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Stop Complaining About Harold Koh’s Interpretation of the War Powers Act

Harold Koh and John Yoo are two peas in a pod, except that Yoo is the right-wing pea and Koh is the left-wing pea. Yoo, a Justice Department lawyer during the Bush administration, interpreted “torture” narrowly in order to advance a constitutional agenda in which executive power has primacy. This interpretation permitted the Bush administration to use harsh interrogation tactics on suspected members of Al Qaeda. Koh, the legal adviser for Obama’s State Department, has now interpreted “hostilities” narrowly in order to advance a constitutional vision in which international norms and institutions play a role. Under Koh’s interpretation, Obama can keep troops in Libya despite apparently contrary provisions in the War Powers Act.

Many observers assumed that Koh and other lawyers appointed by Obama would repair the damage to the rule of law caused by Bush lawyers like Yoo—not follow in their path. Yet now, both Yoo and Koh have kicked up dust storms among law professors and other commentators who believe that the two lawyers distorted the meaning of a clear statute in an obvious way, and hence in defiance of Congress. These critics, however, are misguided.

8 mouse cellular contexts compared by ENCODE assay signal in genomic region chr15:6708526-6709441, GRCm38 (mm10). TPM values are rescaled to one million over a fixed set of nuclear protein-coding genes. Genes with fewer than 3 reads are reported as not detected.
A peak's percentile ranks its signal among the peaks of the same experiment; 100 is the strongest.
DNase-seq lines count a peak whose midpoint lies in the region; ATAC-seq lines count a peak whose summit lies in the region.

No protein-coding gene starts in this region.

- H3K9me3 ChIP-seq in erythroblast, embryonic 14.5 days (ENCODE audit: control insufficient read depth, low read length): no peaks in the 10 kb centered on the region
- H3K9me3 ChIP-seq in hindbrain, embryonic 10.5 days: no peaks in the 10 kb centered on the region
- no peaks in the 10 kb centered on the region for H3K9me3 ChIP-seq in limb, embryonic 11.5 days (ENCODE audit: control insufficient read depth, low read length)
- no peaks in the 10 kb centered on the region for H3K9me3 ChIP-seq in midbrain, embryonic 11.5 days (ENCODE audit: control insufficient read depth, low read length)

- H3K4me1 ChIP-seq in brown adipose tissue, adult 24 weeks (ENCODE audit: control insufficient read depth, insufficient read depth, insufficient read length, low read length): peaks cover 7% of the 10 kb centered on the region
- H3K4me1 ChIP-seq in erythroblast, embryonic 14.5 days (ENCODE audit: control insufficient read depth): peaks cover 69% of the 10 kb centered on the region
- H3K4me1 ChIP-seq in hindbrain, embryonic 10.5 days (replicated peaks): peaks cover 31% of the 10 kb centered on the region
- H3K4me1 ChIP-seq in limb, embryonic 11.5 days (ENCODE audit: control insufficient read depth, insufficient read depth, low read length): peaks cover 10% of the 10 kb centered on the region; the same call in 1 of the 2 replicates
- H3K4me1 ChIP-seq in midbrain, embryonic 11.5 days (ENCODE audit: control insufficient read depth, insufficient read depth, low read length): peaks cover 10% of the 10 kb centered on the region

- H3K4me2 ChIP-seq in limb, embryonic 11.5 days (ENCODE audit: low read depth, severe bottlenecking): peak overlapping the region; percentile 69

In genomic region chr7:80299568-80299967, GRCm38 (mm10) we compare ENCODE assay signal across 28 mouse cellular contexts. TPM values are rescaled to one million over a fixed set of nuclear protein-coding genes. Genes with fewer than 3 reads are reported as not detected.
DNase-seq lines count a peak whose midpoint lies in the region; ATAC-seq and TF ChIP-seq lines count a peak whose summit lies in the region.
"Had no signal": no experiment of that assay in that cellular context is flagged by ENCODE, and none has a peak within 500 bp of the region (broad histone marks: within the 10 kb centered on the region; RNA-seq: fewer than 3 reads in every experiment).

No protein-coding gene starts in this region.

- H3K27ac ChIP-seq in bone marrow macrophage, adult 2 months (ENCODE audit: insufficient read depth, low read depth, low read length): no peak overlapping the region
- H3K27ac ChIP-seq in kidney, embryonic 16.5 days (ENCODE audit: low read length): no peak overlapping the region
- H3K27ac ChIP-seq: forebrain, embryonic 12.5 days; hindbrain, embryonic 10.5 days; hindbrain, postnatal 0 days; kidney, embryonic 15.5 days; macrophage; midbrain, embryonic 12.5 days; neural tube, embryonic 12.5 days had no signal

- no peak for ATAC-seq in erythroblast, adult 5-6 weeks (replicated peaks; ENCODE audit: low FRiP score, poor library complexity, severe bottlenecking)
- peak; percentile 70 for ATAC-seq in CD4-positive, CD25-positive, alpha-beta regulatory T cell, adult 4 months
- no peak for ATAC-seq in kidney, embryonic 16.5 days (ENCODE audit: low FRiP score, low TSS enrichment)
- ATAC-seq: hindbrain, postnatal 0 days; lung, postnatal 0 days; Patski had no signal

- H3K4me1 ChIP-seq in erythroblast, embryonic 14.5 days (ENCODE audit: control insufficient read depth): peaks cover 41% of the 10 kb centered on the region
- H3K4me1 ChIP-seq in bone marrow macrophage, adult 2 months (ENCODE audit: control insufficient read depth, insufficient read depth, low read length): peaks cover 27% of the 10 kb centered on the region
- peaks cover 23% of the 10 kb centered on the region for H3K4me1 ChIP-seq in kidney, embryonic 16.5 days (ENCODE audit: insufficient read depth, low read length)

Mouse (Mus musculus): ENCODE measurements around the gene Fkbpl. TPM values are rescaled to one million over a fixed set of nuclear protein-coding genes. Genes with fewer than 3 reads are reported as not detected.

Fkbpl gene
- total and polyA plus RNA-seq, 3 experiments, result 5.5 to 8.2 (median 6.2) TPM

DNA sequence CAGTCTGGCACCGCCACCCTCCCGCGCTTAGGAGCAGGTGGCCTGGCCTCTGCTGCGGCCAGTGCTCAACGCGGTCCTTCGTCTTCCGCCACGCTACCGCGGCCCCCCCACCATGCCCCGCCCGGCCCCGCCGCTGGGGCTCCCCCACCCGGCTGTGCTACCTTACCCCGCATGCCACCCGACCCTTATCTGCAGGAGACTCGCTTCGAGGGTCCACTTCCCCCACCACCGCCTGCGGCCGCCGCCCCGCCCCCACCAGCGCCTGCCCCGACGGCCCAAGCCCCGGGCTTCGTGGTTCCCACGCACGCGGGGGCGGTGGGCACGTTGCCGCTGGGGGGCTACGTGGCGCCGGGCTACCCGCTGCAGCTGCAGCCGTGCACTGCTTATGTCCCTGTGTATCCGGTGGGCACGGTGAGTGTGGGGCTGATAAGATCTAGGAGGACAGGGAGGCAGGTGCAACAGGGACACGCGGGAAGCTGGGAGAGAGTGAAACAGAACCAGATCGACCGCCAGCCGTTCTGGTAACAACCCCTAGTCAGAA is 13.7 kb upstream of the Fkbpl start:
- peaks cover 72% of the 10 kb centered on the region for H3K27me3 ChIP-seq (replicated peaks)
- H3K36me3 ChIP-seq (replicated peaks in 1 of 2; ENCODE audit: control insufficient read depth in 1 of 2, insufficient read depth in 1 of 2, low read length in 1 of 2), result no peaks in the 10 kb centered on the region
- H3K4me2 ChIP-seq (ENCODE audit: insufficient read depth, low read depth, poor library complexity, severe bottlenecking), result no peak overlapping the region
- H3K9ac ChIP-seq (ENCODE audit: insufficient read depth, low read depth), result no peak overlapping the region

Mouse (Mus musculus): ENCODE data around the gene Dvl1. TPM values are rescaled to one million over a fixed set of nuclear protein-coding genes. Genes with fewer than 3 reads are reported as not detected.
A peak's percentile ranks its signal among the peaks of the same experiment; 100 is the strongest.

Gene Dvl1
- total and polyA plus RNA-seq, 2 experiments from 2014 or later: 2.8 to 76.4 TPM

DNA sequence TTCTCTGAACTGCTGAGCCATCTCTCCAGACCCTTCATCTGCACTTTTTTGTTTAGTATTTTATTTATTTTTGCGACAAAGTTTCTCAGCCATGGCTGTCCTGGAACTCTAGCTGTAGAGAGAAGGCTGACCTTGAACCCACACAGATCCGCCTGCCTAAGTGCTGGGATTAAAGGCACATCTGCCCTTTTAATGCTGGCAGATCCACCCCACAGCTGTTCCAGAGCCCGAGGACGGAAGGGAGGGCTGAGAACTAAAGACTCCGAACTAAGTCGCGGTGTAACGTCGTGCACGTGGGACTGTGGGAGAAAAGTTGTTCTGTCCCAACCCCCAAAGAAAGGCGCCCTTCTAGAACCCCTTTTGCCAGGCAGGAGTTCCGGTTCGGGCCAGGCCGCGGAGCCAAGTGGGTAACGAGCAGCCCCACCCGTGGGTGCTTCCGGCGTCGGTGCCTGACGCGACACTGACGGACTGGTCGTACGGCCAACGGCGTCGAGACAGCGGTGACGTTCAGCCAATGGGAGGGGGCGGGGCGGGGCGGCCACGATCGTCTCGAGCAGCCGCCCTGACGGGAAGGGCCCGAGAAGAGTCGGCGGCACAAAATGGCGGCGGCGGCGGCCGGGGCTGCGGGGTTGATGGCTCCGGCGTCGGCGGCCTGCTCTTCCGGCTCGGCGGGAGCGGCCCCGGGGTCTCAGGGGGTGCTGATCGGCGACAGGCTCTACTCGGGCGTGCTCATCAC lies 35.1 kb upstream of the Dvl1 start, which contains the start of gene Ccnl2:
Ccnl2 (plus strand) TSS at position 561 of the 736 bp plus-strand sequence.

Why did Yoo, and then Koh, who once belonged to the chorus of critics of Bush’s lawyers, act the way they did? There is no evidence that either of them sought to curry favor with his president. Yoo, for one, advanced views that he had published in academic articles before he entered the Bush administration. Koh’s case is a bit more complex; he was a strident critic of executive power during the Bush administration, and yet now, he appears to endorse presidential power. But Koh is also a long-time proponent of international institutions like the United Nations and believes that the United States should advance international humanitarian norms. His previous scholarship never acknowledged the tension between holding the executive to Congress’s foreign policy agenda (which is rarely internationalist) and advancing international law (which is something that only the U.S. executive has ever really cared about). Now, though, as a lawyer in the State Department, the internationally oriented agency of the executive branch, Koh is unsurprisingly resolving this tension in favor of the executive and international law. His legal advice to President Obama emphasized that the U.N. had approved the Libya intervention and that the effort had been undertaken for a humanitarian purpose.